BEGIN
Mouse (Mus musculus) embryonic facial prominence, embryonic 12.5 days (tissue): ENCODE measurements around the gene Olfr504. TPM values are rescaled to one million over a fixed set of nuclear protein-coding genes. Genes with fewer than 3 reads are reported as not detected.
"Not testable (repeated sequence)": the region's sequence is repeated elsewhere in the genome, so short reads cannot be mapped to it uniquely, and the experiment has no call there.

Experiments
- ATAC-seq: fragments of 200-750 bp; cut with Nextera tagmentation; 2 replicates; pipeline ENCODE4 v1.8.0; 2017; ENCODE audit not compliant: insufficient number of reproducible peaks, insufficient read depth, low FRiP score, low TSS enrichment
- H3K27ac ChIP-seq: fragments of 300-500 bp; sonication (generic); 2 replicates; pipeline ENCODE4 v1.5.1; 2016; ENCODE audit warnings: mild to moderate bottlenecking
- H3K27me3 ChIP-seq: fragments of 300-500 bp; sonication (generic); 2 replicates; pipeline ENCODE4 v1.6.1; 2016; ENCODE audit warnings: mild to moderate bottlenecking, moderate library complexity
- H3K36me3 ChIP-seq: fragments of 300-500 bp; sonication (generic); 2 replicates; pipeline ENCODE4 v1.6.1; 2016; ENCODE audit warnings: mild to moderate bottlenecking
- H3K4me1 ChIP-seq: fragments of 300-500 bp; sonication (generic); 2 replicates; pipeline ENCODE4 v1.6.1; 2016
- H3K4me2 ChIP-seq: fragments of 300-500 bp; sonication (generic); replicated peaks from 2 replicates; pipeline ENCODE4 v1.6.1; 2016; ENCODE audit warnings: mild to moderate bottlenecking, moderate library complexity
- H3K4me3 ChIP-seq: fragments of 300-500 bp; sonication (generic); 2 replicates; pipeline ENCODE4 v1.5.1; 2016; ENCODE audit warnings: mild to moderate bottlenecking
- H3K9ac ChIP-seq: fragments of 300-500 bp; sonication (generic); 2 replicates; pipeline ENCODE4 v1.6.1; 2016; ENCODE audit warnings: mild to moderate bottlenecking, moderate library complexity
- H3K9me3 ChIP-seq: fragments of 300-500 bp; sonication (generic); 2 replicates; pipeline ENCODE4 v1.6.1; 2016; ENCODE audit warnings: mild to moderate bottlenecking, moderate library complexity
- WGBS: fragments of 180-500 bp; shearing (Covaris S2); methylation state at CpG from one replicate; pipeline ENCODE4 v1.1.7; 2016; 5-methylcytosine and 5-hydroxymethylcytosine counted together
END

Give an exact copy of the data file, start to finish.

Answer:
Mouse (Mus musculus) embryonic facial prominence, embryonic 12.5 days (tissue): ENCODE measurements around the gene Olfr504. TPM values are rescaled to one million over a fixed set of nuclear protein-coding genes. Genes with fewer than 3 reads are reported as not detected.
"Not testable (repeated sequence)": the region's sequence is repeated elsewhere in the genome, so short reads cannot be mapped to it uniquely, and the experiment has no call there.

Experiments
- ATAC-seq: fragments of 200-750 bp; cut with Nextera tagmentation; 2 replicates; pipeline ENCODE4 v1.8.0; 2017; ENCODE audit not compliant: insufficient number of reproducible peaks, insufficient read depth, low FRiP score, low TSS enrichment
- H3K27ac ChIP-seq: fragments of 300-500 bp; sonication (generic); 2 replicates; pipeline ENCODE4 v1.5.1; 2016; ENCODE audit warnings: mild to moderate bottlenecking
- H3K27me3 ChIP-seq: fragments of 300-500 bp; sonication (generic); 2 replicates; pipeline ENCODE4 v1.6.1; 2016; ENCODE audit warnings: mild to moderate bottlenecking, moderate library complexity
- H3K36me3 ChIP-seq: fragments of 300-500 bp; sonication (generic); 2 replicates; pipeline ENCODE4 v1.6.1; 2016; ENCODE audit warnings: mild to moderate bottlenecking
- H3K4me1 ChIP-seq: fragments of 300-500 bp; sonication (generic); 2 replicates; pipeline ENCODE4 v1.6.1; 2016
- H3K4me2 ChIP-seq: fragments of 300-500 bp; sonication (generic); replicated peaks from 2 replicates; pipeline ENCODE4 v1.6.1; 2016; ENCODE audit warnings: mild to moderate bottlenecking, moderate library complexity
- H3K4me3 ChIP-seq: fragments of 300-500 bp; sonication (generic); 2 replicates; pipeline ENCODE4 v1.5.1; 2016; ENCODE audit warnings: mild to moderate bottlenecking
- H3K9ac ChIP-seq: fragments of 300-500 bp; sonication (generic); 2 replicates; pipeline ENCODE4 v1.6.1; 2016; ENCODE audit warnings: mild to moderate bottlenecking, moderate library complexity
- H3K9me3 ChIP-seq: fragments of 300-500 bp; sonication (generic); 2 replicates; pipeline ENCODE4 v1.6.1; 2016; ENCODE audit warnings: mild to moderate bottlenecking, moderate library complexity
- WGBS: fragments of 180-500 bp; shearing (Covaris S2); methylation state at CpG from one replicate; pipeline ENCODE4 v1.1.7; 2016; 5-methylcytosine and 5-hydroxymethylcytosine counted together